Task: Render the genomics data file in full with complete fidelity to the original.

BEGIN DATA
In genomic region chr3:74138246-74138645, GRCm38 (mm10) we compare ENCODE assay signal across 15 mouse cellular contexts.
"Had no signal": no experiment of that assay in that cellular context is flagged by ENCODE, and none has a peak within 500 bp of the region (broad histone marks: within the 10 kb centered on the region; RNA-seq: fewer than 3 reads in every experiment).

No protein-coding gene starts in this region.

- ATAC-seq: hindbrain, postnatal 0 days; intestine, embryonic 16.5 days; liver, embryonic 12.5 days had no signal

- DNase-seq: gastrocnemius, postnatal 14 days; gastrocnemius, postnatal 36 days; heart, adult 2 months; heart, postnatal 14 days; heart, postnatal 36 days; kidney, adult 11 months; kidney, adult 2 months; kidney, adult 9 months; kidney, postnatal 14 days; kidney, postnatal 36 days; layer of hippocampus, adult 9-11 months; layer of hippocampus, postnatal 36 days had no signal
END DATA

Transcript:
In genomic region chr3:74138246-74138645, GRCm38 (mm10) we compare ENCODE assay signal across 15 mouse cellular contexts.
"Had no signal": no experiment of that assay in that cellular context is flagged by ENCODE, and none has a peak within 500 bp of the region (broad histone marks: within the 10 kb centered on the region; RNA-seq: fewer than 3 reads in every experiment).

No protein-coding gene starts in this region.

- ATAC-seq: hindbrain, postnatal 0 days; intestine, embryonic 16.5 days; liver, embryonic 12.5 days had no signal

- DNase-seq: gastrocnemius, postnatal 14 days; gastrocnemius, postnatal 36 days; heart, adult 2 months; heart, postnatal 14 days; heart, postnatal 36 days; kidney, adult 11 months; kidney, adult 2 months; kidney, adult 9 months; kidney, postnatal 14 days; kidney, postnatal 36 days; layer of hippocampus, adult 9-11 months; layer of hippocampus, postnatal 36 days had no signal